Most of us watch television to be entertained, to veg out. But if you veg out in front of The Sopranos, you won't be entertained. It's only by fully engaging it, by pondering its often blatant symbolism and thematic structure that you can truly enjoy it. To be entertained, you have to stop wanting to be entertained. It's a cruel little paradox, but one of the central tenets of any serialized storytelling form. To my knowledge, it was the first show to force viewers to say, "Okay. I can't watch this like television. I have to watch it like a film or 'read' it like a book." Maybe Twin Peaks. But that's a big maybe, since most of that show's viewers were just tuning in for the weird and the central mystery.

This is not to say that season six was perfect. It had a tendency to hit you over the head with its thematic points, and the Christopher on drugs stuff got long and boring after five minutes (pity it stretched on through most of the season). As much as I appreciate what Chase is trying to do, even I have to draw the line somewhere.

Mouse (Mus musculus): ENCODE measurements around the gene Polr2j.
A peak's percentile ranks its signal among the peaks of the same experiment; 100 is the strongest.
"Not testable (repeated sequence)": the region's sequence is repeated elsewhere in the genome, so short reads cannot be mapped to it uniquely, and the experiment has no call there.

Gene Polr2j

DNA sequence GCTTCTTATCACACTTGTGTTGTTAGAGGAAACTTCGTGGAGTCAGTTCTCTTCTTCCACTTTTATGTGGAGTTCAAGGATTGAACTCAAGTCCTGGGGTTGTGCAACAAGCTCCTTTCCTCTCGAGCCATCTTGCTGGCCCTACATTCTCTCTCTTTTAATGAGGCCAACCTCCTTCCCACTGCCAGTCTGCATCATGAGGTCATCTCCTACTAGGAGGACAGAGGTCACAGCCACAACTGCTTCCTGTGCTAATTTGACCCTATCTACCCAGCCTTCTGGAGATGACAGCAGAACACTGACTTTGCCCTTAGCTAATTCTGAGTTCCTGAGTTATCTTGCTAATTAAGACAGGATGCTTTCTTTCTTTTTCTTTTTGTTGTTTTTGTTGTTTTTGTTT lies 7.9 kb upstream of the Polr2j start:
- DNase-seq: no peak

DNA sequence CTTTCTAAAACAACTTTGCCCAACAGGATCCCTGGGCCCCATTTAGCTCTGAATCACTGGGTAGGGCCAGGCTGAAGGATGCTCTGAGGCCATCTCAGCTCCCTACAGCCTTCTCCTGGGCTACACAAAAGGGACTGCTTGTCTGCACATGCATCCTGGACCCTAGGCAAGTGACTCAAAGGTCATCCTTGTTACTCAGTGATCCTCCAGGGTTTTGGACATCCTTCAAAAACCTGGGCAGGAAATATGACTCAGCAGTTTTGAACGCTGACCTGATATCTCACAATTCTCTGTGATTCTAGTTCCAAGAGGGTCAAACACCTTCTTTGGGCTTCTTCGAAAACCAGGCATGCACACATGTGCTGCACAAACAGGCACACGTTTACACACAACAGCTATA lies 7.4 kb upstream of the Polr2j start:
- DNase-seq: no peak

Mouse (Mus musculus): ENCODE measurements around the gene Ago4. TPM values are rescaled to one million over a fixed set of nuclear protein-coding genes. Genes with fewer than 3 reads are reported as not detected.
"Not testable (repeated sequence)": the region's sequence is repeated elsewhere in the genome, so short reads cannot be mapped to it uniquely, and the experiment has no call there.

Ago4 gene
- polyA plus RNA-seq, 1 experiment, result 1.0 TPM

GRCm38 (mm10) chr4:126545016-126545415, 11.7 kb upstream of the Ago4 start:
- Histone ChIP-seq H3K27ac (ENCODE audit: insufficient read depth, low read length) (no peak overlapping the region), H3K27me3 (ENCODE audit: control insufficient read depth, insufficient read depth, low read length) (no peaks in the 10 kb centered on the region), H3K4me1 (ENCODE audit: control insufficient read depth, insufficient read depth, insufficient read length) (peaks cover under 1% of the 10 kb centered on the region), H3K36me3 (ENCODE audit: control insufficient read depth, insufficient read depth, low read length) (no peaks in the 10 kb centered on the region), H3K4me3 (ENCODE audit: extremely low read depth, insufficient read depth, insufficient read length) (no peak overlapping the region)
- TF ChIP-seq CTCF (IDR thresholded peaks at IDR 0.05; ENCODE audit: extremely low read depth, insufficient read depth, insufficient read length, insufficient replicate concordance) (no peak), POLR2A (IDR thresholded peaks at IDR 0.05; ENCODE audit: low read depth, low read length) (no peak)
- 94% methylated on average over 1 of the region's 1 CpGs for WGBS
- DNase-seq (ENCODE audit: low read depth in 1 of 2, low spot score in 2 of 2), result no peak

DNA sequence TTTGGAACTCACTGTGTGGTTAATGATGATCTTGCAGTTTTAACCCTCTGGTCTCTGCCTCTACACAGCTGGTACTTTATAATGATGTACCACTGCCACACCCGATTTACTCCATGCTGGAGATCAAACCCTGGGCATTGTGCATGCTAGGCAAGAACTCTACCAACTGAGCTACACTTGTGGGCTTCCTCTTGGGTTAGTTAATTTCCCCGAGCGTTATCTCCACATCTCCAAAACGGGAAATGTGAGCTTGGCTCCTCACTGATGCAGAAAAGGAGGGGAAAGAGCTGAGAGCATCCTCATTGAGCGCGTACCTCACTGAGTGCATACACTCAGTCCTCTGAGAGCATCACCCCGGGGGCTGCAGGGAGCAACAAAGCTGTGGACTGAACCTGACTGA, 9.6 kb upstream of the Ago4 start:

But still, Chase has taken our expectations and thwarted them. We expected a big build-up to a huge climax, but we got tiny stories of personal struggle instead.

We may get our huge climax yet, but, to some degree, that climax has already been wrought in dozens of incremental steps within Chase's characters' souls.



In a rush, the course of the next five years rushed over me while I was sitting at work today. I could see everything, the way it would fit together, all of that. It was a little breathtaking. The pieces were all there, but my mind just hadn't put them together yet. When it did, I had to stand up for a second, a bit dizzied by possibility.